Out of 37 gubernatorial races this November, only two feature Republicans that are climate hawks, saying on the campaign trail that global warming pollution must be slashed. Brad Johnson has the story.
In the liberal states of Vermont and Hawaii, Republican lieutenant governors Brian Dubie (R-VT) and James “Duke” Aiona (R-HI) explicitly acknowledge the greenhouse threat of fossil fuel pollution. The island state of Hawaii is profoundly threatened by the global warming and ocean acidification caused by fossil fuel pollution. Aiona has “set a bold and ambitious goal for Hawaii to cut its consumption of foreign oil in half within eight years”:
By Climate Guest Blogger on Oct 26, 2010 at 9:49 am
The latest mantra of the anti-science, pro-pollution extremists is, “We’re not arguing the science of climate change.” They do this so they can dispute the charge of “denier” to the media, but then they immediately turn around and start arguing the science of climate change. Brad Johnson rips away the curtain cloaking the Tea Party puppeteers at Americans for Prosperity.
The pollution-funded Americans for Prosperity (AFP) claims not to question the science of global warming, arguing that its massive Astroturfing campaign against climate policy hinges purely on economic arguments. However, footage from the new documentary (Astro)Turf Wars reveals that AFP officials in fact are radical climate science deniers, promoting untenable conspiracy theories to challenge the overwhelming scientific consensus that fossil fuel pollution is dangerously warming the planet.
By Climate Guest Blogger on Oct 26, 2010 at 9:32 am
Guess bloggers Ken Berlin and Bracken Hendricks first posted this on TPM Cafe.
In 1973, Motorola demonstrated the world’s first cell phone, weighing in at close to four and a half pounds. It was not introduced into the U.S. until 1983, and after slow growth at first, over the course of just ten years from 1997 to 2007 the total number of mobile phone subscriptions jumped from reaching 8% of global population to serving nearly half of all the world’s inhabitants. By the close of 2009, the number of cellular phone users had grown still further to 4.6 billion in a world of 6.8 billion people. Today, universal access to information through cellular technology is transforming service delivery in areas as diverse as health care, agriculture and banking. Mobile phones are allowing developing countries to leapfrog a generation of infrastructure, while unleashing innovation, new markets, and economic development the world over.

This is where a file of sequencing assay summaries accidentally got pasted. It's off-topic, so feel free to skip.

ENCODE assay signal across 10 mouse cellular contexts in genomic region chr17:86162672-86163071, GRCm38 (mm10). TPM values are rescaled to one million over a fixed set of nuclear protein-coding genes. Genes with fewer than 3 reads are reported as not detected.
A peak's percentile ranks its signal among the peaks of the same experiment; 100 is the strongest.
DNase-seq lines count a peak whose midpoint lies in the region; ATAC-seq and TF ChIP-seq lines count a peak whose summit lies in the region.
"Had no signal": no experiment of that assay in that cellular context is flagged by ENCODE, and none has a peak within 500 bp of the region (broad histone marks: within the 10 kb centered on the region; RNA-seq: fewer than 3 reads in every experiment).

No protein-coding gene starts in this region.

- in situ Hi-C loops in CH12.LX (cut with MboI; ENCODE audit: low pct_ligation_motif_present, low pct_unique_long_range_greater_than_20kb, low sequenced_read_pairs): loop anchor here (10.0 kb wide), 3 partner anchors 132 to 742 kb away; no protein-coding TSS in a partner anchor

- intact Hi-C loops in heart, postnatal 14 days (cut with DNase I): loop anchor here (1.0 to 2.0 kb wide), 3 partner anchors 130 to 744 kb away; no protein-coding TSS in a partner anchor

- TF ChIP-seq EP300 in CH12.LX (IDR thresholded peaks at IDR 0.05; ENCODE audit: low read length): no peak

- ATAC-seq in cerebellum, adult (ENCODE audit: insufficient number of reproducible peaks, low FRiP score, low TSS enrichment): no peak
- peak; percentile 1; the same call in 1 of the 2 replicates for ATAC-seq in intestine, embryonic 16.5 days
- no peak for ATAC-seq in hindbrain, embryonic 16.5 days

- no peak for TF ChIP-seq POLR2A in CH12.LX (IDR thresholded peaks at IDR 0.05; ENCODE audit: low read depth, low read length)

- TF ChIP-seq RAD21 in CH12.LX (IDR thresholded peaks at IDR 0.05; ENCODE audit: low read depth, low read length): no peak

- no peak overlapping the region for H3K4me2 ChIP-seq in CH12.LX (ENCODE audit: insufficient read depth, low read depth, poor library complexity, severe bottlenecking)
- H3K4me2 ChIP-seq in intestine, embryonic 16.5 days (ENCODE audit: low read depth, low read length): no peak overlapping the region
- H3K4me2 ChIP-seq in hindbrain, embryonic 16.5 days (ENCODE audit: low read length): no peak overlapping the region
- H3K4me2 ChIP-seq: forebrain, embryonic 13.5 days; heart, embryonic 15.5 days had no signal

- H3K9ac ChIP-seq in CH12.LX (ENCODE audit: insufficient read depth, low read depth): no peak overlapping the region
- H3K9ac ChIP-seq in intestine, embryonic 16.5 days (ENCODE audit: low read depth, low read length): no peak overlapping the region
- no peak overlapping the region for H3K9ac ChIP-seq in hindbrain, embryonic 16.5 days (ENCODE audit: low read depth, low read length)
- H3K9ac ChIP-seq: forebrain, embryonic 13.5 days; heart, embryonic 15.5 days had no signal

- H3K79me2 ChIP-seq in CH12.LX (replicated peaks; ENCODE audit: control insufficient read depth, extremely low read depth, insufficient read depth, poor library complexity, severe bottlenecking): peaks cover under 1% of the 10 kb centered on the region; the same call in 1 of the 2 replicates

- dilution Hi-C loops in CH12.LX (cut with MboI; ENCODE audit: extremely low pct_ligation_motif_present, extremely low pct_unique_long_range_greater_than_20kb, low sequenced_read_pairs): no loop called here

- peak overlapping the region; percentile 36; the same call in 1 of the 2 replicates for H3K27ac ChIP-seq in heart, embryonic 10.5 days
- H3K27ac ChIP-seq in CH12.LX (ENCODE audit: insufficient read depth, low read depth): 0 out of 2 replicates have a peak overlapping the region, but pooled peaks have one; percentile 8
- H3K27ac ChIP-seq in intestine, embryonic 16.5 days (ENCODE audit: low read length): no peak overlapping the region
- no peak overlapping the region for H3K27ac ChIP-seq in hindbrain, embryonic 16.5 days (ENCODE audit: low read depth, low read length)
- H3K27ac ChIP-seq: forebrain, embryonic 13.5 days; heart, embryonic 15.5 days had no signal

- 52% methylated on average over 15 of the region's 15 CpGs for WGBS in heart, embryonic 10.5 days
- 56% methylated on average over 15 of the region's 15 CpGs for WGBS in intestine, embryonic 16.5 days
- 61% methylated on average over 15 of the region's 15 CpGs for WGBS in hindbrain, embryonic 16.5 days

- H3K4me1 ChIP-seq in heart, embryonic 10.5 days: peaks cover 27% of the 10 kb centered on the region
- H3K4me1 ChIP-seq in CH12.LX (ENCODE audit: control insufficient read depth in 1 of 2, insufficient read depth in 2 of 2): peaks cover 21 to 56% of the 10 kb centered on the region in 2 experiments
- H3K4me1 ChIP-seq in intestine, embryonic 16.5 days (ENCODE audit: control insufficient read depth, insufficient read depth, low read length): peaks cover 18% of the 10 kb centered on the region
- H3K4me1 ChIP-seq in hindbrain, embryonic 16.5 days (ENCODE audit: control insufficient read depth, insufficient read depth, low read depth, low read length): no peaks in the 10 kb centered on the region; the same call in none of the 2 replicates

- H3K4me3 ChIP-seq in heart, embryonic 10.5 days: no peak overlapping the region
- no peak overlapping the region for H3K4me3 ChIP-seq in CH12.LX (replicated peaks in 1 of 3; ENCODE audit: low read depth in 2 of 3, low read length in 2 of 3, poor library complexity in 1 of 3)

A similar technological revolution is taking place in the clean energy industry today. Driven by pressures from rising global demand for finite energy supplies, national security pressures from oil dependence, the increasing threat of economic disruptions due to climate change, and the need to create a more efficient, productive and globally competitive economy, many countries are making massive investment in clean energy technologies.
As in the telecom revolution, these investments by the private sector in clean energy will create countless economic opportunities, and transform the way we all do business. But unlike our recent experience with telecommunications, the United States may miss out on most of the economic benefits of deploying clean energy technology. To date, the United States has been far less effective than our Asian and European competitors at deploying existing clean technology or commercializing energy innovations broadly across our economy.
Edited by Joe Romm, we cover climate science, solutions and politics. Columnist Tom Friedman calls us "the indispensable blog" and Time magazine named us one of the 25 "Best Blogs of 2010." Newcomers, start here.